In Queer in Utrecht we share portraits of queer people in and around the city of Utrecht. Through these short profile sketches we aim to represent and celebrate the local queer community in its diverse ways. In this week’s edition, we get to meet lovebirds Michelle and Rianne.
“I am absolutely in love with Utrecht, I wouldn’t change much.” (Michelle)
“It quickly felt like home for me because a lot of people are open to new contacts.” (Rianne)
Rianne & Michelle
Name: Rianne Baan & Michelle Peeters
From: Haaksbergen (Rianne), Nuenen (Michelle)
Pronouns: she/her (both)
Age: 29 (Rianne), 32 (Michelle)
Both identify as lesbian.
Vocation: nurse at a prison (Rianne), marketing specialist (Michelle)
Interests: sports, going out (both), boardgames, 2D-design (Michelle)
Current location: Utrecht
Michelle and Rianne lived miles apart when they met each other, but it didn’t stop them from falling in love. Now they have merged homes in Utrecht. A big step for Rianne, who is new to the city. This week we chat with the couple about their active lives in Utrecht.
What are your favourite places in Utrecht to visit?
I can end up anywhere, I’m very spontaneous. Usually, I check the UitAgenda to see what’s going on, like a wine festival or a party in Tivoli. I used to go there a lot before Corona. I went to BodyTalk every week. We also walk a lot or go to Roost or Soia in good weather. We might go to Griftpark. There’s a green area near our place where we often go running or cycling. Sometimes we just go for a drink by the canals.
If you could change anything about the city, what would it be?
I am absolutely in love with Utrecht, so I wouldn’t change much. Sometimes there’s a lot of construction going on, I’m not a fan of that. If I look at my interests overall though, there’s plenty to do; enough opportunity for exercising and going to festivals.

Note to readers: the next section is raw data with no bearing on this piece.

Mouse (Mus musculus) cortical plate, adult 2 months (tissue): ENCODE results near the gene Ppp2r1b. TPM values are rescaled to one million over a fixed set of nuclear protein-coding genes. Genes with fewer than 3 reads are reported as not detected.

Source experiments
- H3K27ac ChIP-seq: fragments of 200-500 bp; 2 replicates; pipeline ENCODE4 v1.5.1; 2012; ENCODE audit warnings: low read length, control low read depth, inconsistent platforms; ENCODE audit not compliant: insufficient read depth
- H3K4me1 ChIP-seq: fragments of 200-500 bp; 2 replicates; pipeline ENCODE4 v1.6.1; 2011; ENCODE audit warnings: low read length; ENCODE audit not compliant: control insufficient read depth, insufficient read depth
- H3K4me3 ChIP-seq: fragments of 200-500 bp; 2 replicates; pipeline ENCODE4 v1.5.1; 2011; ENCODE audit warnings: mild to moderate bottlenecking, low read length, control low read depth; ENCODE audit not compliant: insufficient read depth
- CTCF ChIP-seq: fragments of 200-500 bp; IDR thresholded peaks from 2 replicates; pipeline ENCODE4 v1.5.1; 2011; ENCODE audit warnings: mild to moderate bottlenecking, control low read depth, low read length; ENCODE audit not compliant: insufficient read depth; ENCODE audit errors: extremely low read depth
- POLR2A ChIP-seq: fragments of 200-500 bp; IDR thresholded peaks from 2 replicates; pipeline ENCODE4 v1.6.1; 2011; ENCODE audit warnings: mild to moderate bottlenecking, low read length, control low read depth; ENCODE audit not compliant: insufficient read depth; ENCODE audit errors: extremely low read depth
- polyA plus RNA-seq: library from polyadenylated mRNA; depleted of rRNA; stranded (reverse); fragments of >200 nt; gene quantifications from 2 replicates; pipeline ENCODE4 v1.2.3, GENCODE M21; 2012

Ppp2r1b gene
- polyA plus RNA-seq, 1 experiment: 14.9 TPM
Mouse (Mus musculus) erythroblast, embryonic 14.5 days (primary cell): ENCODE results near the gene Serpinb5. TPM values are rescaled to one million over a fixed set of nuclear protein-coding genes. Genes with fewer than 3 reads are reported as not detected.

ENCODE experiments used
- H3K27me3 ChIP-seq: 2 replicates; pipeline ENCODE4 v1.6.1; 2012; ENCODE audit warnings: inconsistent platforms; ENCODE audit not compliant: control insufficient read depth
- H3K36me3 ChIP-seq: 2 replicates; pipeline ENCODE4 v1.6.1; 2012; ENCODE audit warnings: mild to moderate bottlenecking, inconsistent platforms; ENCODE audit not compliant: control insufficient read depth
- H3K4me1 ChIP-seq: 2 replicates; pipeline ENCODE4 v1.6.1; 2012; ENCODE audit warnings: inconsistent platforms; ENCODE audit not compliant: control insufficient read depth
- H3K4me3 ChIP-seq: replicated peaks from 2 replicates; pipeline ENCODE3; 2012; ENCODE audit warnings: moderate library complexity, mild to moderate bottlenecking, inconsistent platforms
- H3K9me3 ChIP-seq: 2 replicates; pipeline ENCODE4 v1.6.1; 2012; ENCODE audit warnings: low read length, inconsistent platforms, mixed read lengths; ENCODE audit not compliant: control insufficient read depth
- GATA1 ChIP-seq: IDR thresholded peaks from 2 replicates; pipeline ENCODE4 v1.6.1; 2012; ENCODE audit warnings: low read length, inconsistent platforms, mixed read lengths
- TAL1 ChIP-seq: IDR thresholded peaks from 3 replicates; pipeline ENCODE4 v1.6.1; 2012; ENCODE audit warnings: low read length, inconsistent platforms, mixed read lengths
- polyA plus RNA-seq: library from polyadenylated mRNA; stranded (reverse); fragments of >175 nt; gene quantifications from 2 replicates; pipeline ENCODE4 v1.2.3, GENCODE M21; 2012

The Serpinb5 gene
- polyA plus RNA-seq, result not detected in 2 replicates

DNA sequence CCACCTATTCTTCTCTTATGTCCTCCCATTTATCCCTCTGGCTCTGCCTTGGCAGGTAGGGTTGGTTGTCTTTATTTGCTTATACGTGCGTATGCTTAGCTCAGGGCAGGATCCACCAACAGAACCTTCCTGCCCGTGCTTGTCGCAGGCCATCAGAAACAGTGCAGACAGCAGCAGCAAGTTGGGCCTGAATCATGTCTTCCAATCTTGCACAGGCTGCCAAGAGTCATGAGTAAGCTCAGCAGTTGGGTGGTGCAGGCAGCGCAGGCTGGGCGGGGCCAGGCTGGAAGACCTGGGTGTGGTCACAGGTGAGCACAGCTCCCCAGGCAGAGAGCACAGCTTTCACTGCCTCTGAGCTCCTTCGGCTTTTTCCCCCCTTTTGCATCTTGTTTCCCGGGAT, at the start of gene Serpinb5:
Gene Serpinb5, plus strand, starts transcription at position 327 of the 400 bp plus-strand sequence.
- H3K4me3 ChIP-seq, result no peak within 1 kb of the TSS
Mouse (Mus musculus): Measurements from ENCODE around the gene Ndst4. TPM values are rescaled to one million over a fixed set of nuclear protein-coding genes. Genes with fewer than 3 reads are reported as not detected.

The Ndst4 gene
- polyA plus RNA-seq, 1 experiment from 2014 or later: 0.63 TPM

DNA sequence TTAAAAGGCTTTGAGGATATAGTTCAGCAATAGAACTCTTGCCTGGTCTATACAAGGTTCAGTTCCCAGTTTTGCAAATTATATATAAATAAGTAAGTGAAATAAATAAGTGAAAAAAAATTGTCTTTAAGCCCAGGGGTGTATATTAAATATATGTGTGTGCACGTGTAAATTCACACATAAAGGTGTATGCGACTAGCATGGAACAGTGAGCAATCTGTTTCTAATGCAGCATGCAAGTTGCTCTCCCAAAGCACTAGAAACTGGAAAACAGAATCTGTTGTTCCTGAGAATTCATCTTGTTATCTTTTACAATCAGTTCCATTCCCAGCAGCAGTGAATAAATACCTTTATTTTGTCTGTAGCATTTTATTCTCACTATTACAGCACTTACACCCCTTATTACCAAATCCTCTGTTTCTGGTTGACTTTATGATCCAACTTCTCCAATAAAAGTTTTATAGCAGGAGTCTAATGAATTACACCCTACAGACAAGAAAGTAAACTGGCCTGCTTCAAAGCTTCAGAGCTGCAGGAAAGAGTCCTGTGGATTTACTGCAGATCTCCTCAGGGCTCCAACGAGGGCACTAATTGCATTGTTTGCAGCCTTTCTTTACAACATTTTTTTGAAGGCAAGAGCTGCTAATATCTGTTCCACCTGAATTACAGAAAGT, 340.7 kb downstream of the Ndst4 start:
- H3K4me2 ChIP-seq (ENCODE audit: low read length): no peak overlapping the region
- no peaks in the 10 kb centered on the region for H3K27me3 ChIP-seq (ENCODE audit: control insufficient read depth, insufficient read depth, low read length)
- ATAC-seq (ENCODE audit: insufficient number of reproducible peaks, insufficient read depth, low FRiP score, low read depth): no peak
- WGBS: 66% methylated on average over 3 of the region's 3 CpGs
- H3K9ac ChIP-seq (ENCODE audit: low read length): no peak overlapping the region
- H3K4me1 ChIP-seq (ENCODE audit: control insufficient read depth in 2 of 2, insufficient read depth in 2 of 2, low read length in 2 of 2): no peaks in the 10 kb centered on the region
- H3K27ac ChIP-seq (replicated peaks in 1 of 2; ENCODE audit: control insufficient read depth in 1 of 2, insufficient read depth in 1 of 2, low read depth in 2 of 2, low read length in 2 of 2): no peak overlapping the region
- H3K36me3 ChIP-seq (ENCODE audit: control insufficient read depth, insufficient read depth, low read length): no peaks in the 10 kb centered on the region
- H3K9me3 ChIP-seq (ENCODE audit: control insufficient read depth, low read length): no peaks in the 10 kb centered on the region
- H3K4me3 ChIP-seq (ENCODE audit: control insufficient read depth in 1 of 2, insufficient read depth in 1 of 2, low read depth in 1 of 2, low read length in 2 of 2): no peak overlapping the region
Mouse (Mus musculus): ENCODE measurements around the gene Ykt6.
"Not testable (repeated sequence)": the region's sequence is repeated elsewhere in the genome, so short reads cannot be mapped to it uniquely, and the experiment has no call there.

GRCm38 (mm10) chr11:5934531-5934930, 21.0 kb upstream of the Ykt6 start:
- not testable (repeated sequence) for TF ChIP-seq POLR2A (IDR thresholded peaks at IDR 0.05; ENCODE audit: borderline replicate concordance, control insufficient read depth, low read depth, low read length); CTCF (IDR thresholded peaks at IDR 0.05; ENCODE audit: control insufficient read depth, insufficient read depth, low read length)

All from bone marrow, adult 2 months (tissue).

I think it’s good the city is growing because of course there’s a structural housing shortage, so we should be building more. However, I fell in love with Utrecht because it’s Amsterdam’s little sibling and it feels friendlier. There’s enough space and you may not know everybody, but sometimes it does feel that way. I don’t want it to become a tourist attraction or overpopulated.
Rianne: one thing I’d like to add is that recycling doesn’t get enough attention here. There’s a lot of trash in the street. That’s something I’d like to see change.
How would you describe your lifestyle?
Very sporty and spontaneous. I’m active and enthusiastic. People often say I have an open demeanour and I get approached a lot in the street by people I don’t know, just to have a chat. I am outgoing that way.
Utrecht quickly felt like home for me because a lot of people are open to new contacts. Many have moved here from outside of town, for school or their loved ones. Everybody’s always smiling.
What does “home” mean to you?
Ever since I’ve left Twente behind, Michelle has been my home. It is based around her: I want to live with her and explore new things together. Home for me also means comfort (“gezelligheid”), safety, feeling at ease. Going for walks and exploring nature are also part of it. And my cats, Simba and Lila.
Michelle & Rianne
What misconception about the queer community would you like to rectify?
Rianne: I’m often proud that I live in the Netherlands and we can be open about things. For the most part, we can be ourselves here.
Michelle: I do think we’re lucky though – of course we’re glad we live in the Netherlands, that we haven’t had any nasty experiences, and that we get to feel safe. However, I know this isn’t always the case.
Rianne: I find it gross that so many men get off on lesbians. Sometimes if we’re kissing in public, people shout, whistle, or make comments.
Michelle: we’re also quite feminine, and it feels like that isn’t “allowed”. People wonder who “the man” in the relationship is, even women themselves. I know they mean something different, but still, it signals that apparently a femme relationship is not possible.
Rianne: there’s this prejudice that you can’t be a lesbian and attractive.